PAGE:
In general, only a limited number of people who believe misinformation eventually change their minds and come around to accept the scientific consensus, experts say.
“I think it might be a bit of an overstatement if I say that we should leave those who believe in misinformation alone, but it is very difficult to change their minds,” Harada said. “So rather than spending the effort on them, it would be more important to devote particular focus on others,” such as fully vaccinated people who are undecided on whether to get a booster.
Source of the problem
So who are the culprits for the spread of vaccine misinformation? That is the question that Fujio Toriumi, professor at the University of Tokyo’s Graduate School of Engineering, wanted to answer with his research.
Toriumi led a study that scrupulously analyzed nearly 100 million tweets and retweets posted in 2021 that included the keyword “vaccine” in Japanese. He found that just eight Twitter accounts were responsible for about half of the anti-COVID-19 vaccine disinformation in Japanese that spread on the social media platform last year.
In all, 79 messages were sent by those accounts, which were then retweeted by other users about 50,000 times. Those accounts — which claim to be a legitimate news source or experts in the field, among other things — tweeted disinformation, some of it sourced from overseas, that fanned radical anti-vaccine conspiracy theories, he said.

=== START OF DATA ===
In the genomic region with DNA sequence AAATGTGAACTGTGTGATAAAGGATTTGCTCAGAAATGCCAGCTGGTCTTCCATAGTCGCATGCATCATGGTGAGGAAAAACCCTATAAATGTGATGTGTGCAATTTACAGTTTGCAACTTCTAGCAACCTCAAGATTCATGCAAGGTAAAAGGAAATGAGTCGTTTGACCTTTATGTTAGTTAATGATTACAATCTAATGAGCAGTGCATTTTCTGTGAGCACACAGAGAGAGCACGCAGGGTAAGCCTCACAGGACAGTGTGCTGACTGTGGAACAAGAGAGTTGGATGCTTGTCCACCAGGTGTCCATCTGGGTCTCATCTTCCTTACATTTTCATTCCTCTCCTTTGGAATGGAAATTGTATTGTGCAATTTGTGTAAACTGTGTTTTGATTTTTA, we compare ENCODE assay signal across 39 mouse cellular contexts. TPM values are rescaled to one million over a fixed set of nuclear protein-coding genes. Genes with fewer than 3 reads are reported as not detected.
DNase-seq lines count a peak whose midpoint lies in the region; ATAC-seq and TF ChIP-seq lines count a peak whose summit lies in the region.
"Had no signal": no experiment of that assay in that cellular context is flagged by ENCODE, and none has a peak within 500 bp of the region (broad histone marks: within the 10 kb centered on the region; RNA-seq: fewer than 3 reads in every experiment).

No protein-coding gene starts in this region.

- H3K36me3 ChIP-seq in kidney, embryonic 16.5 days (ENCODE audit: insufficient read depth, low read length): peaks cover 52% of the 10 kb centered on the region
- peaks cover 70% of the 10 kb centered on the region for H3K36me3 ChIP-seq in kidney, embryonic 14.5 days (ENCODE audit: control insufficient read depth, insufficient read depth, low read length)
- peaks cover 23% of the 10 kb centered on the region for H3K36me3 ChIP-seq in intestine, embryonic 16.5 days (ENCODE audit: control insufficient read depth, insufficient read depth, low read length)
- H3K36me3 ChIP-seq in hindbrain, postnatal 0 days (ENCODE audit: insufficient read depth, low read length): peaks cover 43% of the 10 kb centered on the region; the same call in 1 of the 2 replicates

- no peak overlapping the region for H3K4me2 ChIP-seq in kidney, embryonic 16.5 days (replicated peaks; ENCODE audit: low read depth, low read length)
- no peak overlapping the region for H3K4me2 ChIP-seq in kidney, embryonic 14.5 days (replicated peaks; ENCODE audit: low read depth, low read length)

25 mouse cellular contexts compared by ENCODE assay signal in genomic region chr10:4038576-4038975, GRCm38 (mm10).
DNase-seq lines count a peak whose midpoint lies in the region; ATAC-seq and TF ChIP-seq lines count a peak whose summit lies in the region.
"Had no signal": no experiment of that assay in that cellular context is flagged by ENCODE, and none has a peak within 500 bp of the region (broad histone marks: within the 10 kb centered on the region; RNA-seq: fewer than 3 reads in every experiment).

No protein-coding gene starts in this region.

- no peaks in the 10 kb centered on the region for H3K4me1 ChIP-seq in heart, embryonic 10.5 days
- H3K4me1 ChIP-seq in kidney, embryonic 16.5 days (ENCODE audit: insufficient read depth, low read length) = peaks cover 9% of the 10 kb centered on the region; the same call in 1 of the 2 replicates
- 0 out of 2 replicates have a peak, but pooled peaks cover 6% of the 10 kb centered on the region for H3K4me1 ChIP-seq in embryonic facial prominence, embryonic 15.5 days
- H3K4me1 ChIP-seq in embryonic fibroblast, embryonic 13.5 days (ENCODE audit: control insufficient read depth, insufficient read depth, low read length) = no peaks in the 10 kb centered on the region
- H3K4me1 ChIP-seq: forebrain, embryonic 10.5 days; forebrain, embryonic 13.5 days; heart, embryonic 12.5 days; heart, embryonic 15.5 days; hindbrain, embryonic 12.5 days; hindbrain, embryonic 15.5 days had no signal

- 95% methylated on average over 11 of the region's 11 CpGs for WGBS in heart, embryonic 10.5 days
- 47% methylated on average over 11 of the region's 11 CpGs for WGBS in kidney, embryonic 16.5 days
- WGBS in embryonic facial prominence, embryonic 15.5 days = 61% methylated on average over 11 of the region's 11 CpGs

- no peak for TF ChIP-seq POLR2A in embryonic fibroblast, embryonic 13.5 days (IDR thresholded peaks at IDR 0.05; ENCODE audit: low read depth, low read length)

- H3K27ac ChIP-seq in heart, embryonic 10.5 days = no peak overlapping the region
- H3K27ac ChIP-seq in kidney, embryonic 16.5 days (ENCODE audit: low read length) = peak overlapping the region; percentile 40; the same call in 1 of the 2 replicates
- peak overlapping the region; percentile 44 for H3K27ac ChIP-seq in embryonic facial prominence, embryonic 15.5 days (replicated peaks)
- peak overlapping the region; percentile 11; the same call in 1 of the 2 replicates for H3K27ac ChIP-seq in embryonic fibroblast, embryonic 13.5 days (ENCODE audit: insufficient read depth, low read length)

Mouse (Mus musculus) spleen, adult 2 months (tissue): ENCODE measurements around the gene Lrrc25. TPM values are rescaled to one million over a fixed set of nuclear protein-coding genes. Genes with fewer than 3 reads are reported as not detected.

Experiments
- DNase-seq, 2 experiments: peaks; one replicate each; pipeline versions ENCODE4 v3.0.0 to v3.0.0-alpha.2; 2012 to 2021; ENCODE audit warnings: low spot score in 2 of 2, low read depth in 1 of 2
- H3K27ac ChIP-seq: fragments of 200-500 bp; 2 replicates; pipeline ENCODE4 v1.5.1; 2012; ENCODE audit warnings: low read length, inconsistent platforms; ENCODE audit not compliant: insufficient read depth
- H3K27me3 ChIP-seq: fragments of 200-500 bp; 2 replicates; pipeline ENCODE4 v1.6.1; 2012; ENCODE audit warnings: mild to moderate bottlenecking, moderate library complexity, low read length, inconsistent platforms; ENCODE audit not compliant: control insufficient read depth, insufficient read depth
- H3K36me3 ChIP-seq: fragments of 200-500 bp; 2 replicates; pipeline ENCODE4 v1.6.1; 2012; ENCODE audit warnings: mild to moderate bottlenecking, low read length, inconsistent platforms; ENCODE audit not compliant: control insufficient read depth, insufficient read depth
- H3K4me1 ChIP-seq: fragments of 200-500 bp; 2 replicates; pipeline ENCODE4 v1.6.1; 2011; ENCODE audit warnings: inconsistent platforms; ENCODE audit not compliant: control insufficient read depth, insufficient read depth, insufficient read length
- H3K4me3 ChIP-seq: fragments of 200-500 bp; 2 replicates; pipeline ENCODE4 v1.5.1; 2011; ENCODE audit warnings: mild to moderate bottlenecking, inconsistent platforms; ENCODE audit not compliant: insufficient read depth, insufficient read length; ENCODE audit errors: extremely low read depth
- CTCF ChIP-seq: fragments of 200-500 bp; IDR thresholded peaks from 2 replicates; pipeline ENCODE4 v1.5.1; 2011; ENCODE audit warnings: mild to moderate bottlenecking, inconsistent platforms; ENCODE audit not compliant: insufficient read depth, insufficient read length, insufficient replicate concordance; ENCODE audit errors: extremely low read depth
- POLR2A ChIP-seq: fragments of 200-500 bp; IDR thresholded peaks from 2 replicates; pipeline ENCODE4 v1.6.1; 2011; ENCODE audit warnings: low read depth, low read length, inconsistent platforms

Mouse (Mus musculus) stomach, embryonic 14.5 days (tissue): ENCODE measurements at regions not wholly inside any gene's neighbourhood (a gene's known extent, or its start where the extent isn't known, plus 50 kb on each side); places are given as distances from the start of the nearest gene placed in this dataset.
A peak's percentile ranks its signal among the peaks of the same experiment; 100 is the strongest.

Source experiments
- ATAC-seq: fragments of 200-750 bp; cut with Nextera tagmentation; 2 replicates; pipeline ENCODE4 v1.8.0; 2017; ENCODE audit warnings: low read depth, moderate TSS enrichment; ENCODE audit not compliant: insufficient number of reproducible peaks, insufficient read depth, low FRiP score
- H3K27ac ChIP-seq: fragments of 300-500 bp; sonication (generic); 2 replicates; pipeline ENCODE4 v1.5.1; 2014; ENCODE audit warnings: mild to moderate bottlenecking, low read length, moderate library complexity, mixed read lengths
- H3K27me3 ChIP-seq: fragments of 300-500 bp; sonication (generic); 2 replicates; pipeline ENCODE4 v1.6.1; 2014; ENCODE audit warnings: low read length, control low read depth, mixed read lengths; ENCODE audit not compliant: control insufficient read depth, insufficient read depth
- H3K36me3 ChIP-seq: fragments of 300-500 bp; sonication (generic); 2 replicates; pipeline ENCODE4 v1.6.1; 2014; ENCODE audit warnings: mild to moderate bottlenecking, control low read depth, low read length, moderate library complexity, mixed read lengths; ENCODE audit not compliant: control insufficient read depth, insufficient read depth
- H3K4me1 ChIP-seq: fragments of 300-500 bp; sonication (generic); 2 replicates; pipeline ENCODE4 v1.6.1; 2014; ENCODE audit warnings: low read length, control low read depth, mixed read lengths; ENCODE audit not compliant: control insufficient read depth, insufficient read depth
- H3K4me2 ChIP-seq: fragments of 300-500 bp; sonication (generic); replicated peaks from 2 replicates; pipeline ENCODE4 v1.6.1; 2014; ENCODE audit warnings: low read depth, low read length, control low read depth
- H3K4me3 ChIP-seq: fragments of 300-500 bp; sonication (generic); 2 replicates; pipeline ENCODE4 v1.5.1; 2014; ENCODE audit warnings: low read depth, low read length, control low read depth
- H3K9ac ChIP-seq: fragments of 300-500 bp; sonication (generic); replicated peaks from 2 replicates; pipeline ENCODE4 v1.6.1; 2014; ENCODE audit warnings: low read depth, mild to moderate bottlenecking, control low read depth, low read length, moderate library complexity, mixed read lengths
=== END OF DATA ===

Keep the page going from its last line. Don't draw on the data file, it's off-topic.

Most vaccine-related tweets gave general information on COVID-19 vaccines, followed by political discourse on the shots. Posts related to the anti-vaccine movement were the third most common type of post, accounting for about 4% of the total tweets. Those included messages that link the vaccines to infertility or inaccurate claims that thousands of people died after receiving one of the shots.
“Many of those who send those tweets developed anti-vaccine attitudes as a result of listening to seemingly scientific things,” he said. “They mention, for example, the fact that 1,700 people have died in the U.S. after being vaccinated. But those people could have died from natural causes. They should take into account whether there is a statistically significant difference between the possibility of dying without vaccination and the probability of dying after receiving the vaccine. But sadly that’s not something that most of us think about.”